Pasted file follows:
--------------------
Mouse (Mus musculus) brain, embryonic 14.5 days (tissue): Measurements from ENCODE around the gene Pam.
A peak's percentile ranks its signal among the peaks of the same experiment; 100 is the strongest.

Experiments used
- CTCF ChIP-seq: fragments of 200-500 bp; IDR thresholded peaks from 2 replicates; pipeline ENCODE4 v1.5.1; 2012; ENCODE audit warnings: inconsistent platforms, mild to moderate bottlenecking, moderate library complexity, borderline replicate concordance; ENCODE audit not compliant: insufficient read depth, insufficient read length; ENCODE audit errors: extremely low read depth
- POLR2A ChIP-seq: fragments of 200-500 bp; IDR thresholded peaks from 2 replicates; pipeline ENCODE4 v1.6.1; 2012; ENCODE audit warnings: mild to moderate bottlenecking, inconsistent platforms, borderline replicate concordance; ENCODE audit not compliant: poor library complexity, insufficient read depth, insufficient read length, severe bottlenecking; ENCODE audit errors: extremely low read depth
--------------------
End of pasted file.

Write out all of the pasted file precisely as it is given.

Mouse (Mus musculus) brain, embryonic 14.5 days (tissue): Measurements from ENCODE around the gene Pam.
A peak's percentile ranks its signal among the peaks of the same experiment; 100 is the strongest.

Experiments used
- CTCF ChIP-seq: fragments of 200-500 bp; IDR thresholded peaks from 2 replicates; pipeline ENCODE4 v1.5.1; 2012; ENCODE audit warnings: inconsistent platforms, mild to moderate bottlenecking, moderate library complexity, borderline replicate concordance; ENCODE audit not compliant: insufficient read depth, insufficient read length; ENCODE audit errors: extremely low read depth
- POLR2A ChIP-seq: fragments of 200-500 bp; IDR thresholded peaks from 2 replicates; pipeline ENCODE4 v1.6.1; 2012; ENCODE audit warnings: mild to moderate bottlenecking, inconsistent platforms, borderline replicate concordance; ENCODE audit not compliant: poor library complexity, insufficient read depth, insufficient read length, severe bottlenecking; ENCODE audit errors: extremely low read depth